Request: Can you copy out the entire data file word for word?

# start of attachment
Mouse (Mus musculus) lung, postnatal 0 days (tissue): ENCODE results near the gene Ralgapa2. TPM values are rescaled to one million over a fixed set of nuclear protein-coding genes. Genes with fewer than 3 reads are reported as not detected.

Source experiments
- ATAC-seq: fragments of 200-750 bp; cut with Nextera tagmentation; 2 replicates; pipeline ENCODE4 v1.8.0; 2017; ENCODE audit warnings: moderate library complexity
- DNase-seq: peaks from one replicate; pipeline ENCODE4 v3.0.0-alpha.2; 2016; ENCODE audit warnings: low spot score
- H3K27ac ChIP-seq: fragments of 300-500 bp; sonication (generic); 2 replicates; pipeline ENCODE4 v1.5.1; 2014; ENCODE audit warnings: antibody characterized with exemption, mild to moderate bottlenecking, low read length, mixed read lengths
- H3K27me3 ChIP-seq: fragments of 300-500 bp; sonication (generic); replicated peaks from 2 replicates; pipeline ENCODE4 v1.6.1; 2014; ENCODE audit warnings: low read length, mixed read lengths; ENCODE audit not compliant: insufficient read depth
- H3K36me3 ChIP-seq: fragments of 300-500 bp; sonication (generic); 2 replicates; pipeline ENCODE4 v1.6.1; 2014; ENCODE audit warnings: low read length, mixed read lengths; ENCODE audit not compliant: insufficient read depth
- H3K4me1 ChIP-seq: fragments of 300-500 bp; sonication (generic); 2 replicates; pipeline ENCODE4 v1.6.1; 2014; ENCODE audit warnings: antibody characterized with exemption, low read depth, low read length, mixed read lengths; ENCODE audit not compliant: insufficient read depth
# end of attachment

Mouse (Mus musculus) lung, postnatal 0 days (tissue): ENCODE results near the gene Ralgapa2. TPM values are rescaled to one million over a fixed set of nuclear protein-coding genes. Genes with fewer than 3 reads are reported as not detected.

Source experiments
- ATAC-seq: fragments of 200-750 bp; cut with Nextera tagmentation; 2 replicates; pipeline ENCODE4 v1.8.0; 2017; ENCODE audit warnings: moderate library complexity
- DNase-seq: peaks from one replicate; pipeline ENCODE4 v3.0.0-alpha.2; 2016; ENCODE audit warnings: low spot score
- H3K27ac ChIP-seq: fragments of 300-500 bp; sonication (generic); 2 replicates; pipeline ENCODE4 v1.5.1; 2014; ENCODE audit warnings: antibody characterized with exemption, mild to moderate bottlenecking, low read length, mixed read lengths
- H3K27me3 ChIP-seq: fragments of 300-500 bp; sonication (generic); replicated peaks from 2 replicates; pipeline ENCODE4 v1.6.1; 2014; ENCODE audit warnings: low read length, mixed read lengths; ENCODE audit not compliant: insufficient read depth
- H3K36me3 ChIP-seq: fragments of 300-500 bp; sonication (generic); 2 replicates; pipeline ENCODE4 v1.6.1; 2014; ENCODE audit warnings: low read length, mixed read lengths; ENCODE audit not compliant: insufficient read depth
- H3K4me1 ChIP-seq: fragments of 300-500 bp; sonication (generic); 2 replicates; pipeline ENCODE4 v1.6.1; 2014; ENCODE audit warnings: antibody characterized with exemption, low read depth, low read length, mixed read lengths; ENCODE audit not compliant: insufficient read depth